A new study has shed light on a link between relative lengths of index and ring fingers in men and behavior towards women.
The study conducted by Mcgill University showed that men with short index fingers and long ring fingers are on average nicer towards women, and this unexpected phenomenon stems from the hormones these men have been exposed to in their mother's womb.
Men's index fingers are generally shorter than their ring fingers. The difference is less pronounced in women. Previous research has found that digit ratio defined as the second digit length divided by the fourth digit length is an indication of the amount of male hormones, chiefly testosterone, someone has been exposed to as a fetus: the smaller the ratio, the more male hormones.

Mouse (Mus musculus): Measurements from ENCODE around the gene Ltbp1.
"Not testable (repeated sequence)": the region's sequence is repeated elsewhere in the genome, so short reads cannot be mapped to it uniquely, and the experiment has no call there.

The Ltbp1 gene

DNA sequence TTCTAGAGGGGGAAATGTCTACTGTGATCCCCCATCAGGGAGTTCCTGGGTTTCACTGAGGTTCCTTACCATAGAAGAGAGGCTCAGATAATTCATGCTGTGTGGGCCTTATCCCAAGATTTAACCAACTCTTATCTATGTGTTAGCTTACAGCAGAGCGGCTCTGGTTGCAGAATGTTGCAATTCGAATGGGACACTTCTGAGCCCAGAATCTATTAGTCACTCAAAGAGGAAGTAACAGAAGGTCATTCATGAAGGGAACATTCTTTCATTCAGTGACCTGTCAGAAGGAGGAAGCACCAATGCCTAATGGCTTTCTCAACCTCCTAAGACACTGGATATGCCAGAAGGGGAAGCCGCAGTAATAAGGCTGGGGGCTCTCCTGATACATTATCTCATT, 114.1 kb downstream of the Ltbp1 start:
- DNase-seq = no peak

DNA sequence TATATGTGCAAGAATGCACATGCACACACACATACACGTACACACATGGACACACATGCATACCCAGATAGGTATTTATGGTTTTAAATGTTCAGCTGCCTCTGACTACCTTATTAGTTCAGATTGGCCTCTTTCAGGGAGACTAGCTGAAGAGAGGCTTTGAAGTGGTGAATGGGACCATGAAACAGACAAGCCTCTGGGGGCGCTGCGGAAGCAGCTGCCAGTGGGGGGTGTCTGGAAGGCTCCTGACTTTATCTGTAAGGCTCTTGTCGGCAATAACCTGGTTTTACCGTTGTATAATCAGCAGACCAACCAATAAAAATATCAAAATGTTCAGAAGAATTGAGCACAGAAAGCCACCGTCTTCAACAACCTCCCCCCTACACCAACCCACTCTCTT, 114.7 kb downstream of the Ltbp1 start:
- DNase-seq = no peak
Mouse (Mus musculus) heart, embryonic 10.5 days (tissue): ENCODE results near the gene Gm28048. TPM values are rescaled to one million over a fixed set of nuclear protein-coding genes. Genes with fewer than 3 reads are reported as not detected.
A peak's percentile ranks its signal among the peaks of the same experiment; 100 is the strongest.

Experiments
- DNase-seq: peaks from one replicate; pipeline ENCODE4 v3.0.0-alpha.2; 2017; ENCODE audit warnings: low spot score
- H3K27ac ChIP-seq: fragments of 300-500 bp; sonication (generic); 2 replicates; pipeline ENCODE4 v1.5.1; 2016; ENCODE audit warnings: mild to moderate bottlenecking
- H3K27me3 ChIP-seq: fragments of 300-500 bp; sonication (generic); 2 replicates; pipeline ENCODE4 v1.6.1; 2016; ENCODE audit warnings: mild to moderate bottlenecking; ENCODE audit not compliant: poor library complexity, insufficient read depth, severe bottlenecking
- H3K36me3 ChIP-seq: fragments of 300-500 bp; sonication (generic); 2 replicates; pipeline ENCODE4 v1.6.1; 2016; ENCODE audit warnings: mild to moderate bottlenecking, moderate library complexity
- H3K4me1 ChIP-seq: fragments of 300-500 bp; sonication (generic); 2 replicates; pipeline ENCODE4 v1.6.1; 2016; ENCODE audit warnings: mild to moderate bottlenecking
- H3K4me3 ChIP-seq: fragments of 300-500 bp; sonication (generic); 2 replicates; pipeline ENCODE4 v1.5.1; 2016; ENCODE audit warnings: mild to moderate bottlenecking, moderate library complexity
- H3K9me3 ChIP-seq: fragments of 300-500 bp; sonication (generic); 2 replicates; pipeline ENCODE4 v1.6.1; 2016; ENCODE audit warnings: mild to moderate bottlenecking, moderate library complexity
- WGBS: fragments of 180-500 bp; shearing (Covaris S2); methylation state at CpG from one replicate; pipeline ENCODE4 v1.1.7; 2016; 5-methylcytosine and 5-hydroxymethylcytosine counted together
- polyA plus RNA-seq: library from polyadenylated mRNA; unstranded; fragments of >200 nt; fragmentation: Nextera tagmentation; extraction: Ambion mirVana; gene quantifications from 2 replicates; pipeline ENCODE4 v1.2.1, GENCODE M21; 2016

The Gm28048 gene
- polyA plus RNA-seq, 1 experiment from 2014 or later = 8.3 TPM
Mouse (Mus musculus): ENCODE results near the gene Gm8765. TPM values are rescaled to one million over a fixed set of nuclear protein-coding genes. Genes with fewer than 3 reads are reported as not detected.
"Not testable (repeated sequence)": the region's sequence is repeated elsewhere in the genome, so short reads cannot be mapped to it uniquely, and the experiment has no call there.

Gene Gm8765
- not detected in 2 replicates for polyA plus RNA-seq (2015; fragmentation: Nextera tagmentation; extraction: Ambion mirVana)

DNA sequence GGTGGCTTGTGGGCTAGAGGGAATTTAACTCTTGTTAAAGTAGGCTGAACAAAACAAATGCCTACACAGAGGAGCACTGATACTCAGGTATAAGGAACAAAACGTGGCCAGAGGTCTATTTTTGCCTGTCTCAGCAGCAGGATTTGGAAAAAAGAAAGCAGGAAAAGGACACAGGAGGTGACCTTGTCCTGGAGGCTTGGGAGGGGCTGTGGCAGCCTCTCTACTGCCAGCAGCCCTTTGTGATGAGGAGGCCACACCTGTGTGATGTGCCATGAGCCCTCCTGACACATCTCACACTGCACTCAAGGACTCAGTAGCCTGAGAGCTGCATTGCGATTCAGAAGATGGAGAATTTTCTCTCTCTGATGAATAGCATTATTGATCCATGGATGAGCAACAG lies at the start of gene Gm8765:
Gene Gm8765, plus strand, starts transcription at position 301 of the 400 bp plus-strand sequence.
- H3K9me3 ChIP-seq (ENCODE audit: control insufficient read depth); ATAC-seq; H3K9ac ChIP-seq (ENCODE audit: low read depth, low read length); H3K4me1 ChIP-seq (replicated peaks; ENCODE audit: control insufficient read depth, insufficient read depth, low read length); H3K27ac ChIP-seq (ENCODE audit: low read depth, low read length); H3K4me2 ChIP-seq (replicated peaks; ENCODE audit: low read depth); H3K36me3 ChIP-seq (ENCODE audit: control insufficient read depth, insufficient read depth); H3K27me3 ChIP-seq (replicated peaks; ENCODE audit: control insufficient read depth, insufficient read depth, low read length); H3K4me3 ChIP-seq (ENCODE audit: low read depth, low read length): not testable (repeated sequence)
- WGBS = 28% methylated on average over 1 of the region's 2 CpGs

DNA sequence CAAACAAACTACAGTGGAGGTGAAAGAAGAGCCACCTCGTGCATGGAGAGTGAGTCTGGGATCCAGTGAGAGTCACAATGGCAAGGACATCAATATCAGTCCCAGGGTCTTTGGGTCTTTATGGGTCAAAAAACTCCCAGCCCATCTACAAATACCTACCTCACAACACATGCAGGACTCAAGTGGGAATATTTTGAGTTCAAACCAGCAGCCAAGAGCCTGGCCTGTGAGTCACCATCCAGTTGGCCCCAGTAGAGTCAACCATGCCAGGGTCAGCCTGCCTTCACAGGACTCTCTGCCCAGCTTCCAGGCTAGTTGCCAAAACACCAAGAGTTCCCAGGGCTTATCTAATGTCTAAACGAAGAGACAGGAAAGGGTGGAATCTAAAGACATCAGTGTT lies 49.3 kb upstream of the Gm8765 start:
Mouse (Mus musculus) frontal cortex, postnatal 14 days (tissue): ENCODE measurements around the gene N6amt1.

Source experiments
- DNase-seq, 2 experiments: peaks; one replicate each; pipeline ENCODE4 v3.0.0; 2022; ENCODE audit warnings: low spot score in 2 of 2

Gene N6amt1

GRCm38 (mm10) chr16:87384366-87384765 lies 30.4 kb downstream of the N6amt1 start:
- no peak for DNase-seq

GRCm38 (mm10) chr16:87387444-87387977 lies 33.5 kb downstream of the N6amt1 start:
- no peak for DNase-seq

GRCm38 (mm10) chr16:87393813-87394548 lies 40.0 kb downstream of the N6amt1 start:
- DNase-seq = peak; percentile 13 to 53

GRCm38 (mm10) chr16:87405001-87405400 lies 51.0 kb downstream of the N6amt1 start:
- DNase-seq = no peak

Simon Young, a McGill Emeritus Professor in Psychiatry and coauthor of the study, said that it was fascinating to see that moderate variations of hormones before birth could actually influence adult behaviour in a selective way.
The study approached 155 participants for 20 days and filled out forms for every social interaction that lasted 5 minutes or more, and checked off a list of behaviours they engaged in. Based on prior work, the scientists classified the behaviours as agreeable or quarrelsome. Men with small digit ratios reported approximately a third more agreeable behaviours and approximately a third fewer quarrelsome behaviours than men with large digit ratios.
The researchers found out that no statistically relevant link between dominant behaviours and digit ratios and they suggested future research could study specific situations where male dominance varies such as competitive situations with other men to see whether a correlation can be established.